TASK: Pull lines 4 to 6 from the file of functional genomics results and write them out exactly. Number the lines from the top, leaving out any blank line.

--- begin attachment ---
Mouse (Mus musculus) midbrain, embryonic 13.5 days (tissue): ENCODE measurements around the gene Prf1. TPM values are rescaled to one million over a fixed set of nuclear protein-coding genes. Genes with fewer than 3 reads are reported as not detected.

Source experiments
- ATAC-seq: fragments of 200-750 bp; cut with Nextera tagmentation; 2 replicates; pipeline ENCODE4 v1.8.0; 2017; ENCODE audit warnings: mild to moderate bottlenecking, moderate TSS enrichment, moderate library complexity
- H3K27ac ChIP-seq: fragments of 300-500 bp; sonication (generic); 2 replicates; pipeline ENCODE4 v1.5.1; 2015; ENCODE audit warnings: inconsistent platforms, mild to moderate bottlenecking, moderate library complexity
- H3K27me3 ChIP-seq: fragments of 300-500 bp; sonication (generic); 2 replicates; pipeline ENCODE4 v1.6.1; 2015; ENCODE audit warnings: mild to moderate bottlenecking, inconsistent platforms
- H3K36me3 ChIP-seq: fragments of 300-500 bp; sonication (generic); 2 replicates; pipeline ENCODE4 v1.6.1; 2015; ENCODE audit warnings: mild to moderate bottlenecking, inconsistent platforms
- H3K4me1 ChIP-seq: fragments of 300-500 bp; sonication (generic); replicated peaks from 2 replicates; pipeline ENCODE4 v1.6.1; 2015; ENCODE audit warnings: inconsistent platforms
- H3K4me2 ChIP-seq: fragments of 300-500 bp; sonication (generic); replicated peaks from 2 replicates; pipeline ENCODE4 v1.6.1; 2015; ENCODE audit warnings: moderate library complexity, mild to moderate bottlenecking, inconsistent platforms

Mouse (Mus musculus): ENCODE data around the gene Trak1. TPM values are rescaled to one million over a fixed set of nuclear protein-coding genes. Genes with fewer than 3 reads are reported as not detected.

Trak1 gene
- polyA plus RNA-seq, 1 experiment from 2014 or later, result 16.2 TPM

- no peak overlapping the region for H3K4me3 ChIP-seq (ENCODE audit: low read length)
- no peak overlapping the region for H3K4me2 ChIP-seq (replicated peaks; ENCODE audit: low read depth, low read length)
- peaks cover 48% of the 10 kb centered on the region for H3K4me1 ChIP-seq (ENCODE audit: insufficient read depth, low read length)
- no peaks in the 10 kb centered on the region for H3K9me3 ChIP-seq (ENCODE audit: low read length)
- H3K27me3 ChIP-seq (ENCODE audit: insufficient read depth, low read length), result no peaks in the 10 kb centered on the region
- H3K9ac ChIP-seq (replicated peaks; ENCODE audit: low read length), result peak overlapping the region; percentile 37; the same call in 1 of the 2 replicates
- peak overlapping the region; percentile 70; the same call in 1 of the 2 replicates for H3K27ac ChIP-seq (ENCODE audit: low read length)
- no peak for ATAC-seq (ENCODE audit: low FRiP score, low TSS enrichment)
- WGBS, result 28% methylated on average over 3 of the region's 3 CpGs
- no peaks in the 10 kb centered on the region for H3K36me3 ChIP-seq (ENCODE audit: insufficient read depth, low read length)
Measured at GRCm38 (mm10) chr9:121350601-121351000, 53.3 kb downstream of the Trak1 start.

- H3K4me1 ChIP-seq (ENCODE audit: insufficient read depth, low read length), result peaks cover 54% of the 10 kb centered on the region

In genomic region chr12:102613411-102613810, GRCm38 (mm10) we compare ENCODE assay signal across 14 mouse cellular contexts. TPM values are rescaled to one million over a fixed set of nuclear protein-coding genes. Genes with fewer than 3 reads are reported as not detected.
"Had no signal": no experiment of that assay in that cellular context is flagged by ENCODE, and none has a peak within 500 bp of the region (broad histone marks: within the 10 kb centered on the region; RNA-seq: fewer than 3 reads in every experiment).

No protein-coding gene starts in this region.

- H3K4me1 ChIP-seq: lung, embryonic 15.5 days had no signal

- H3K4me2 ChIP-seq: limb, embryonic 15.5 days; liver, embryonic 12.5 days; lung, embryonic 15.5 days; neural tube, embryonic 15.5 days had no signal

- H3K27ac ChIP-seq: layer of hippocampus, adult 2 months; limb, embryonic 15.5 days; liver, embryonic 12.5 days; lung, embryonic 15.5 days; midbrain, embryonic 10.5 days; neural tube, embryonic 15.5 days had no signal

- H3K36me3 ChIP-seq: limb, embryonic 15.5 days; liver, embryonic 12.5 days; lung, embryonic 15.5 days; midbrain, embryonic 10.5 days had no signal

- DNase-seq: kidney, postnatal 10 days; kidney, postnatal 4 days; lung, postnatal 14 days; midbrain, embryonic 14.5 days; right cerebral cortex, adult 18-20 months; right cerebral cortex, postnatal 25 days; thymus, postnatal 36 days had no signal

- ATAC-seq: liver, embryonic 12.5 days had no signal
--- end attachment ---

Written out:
- H3K27ac ChIP-seq: fragments of 300-500 bp; sonication (generic); 2 replicates; pipeline ENCODE4 v1.5.1; 2015; ENCODE audit warnings: inconsistent platforms, mild to moderate bottlenecking, moderate library complexity
- H3K27me3 ChIP-seq: fragments of 300-500 bp; sonication (generic); 2 replicates; pipeline ENCODE4 v1.6.1; 2015; ENCODE audit warnings: mild to moderate bottlenecking, inconsistent platforms
- H3K36me3 ChIP-seq: fragments of 300-500 bp; sonication (generic); 2 replicates; pipeline ENCODE4 v1.6.1; 2015; ENCODE audit warnings: mild to moderate bottlenecking, inconsistent platforms